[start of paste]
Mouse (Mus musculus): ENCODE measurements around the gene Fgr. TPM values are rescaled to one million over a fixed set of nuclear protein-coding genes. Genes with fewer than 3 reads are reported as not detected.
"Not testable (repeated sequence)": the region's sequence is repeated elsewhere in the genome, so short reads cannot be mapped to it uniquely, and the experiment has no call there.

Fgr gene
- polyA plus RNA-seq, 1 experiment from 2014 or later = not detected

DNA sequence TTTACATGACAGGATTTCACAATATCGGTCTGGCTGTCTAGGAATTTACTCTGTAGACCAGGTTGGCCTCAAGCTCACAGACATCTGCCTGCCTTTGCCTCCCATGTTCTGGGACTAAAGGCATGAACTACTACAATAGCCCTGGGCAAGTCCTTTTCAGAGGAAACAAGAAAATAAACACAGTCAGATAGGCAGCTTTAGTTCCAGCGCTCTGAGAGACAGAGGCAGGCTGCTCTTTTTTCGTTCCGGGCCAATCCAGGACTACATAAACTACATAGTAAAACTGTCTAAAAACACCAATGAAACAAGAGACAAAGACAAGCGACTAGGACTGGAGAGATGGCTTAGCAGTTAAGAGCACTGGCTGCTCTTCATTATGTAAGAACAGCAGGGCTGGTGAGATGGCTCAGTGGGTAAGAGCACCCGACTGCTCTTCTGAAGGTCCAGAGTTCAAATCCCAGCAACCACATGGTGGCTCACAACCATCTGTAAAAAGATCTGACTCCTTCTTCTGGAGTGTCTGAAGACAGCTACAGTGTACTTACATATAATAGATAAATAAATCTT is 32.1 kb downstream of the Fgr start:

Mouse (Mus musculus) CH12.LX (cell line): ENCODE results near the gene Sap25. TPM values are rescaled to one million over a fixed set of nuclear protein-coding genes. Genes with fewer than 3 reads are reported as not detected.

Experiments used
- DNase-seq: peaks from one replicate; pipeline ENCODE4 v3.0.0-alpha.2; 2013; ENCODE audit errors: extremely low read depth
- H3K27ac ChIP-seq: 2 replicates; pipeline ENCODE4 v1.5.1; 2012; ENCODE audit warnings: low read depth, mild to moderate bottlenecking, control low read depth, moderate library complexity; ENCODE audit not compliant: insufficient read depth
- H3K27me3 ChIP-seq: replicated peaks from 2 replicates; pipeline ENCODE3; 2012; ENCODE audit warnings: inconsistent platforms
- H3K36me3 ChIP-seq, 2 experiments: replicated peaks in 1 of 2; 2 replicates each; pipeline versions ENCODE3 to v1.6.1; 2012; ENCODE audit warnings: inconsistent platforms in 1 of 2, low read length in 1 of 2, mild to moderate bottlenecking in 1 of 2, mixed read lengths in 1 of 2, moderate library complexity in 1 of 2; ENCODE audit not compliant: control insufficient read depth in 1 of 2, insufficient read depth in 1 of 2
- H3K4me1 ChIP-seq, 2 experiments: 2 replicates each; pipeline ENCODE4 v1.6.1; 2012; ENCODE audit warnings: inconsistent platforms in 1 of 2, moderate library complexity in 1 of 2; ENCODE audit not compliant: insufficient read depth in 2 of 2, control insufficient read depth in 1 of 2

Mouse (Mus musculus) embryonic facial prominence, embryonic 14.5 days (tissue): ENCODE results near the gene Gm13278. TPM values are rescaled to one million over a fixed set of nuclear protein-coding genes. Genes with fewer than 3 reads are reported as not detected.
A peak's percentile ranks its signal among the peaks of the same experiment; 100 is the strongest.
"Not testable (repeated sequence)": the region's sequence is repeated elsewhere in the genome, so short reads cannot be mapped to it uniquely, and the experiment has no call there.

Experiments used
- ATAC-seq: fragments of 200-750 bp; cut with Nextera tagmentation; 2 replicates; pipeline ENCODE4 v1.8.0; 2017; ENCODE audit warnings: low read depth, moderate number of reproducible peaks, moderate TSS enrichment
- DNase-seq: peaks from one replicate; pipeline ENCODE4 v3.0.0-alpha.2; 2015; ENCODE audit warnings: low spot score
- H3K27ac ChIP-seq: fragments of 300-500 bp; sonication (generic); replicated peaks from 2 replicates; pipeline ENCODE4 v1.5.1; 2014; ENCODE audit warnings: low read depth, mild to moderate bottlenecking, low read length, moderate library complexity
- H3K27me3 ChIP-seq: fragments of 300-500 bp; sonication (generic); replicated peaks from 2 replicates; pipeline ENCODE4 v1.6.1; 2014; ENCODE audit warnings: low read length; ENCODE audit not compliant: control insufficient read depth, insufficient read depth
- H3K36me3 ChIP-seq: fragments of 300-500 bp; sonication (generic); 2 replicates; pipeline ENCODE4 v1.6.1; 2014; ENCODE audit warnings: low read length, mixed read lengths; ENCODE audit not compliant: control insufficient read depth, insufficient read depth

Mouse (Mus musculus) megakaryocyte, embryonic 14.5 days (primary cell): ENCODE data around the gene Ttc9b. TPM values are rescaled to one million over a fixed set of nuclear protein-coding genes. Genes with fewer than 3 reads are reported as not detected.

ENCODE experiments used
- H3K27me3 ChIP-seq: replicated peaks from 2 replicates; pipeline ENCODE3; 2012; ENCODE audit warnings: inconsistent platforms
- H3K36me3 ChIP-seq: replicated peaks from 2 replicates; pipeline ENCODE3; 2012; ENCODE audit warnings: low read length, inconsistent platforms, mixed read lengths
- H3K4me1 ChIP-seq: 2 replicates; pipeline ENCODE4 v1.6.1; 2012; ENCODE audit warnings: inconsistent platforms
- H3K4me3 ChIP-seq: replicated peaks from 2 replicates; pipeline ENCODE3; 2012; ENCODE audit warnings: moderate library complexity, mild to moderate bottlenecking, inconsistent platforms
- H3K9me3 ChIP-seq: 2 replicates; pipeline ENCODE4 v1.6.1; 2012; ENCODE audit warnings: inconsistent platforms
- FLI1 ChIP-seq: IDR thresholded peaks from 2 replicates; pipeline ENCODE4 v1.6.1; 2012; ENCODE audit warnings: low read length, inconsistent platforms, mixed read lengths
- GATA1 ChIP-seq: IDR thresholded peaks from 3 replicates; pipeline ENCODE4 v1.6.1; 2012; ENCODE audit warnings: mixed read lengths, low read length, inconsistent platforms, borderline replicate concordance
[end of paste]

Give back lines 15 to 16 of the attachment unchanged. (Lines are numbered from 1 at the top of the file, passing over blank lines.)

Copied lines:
"Not testable (repeated sequence)": the region's sequence is repeated elsewhere in the genome, so short reads cannot be mapped to it uniquely, and the experiment has no call there.

Experiments used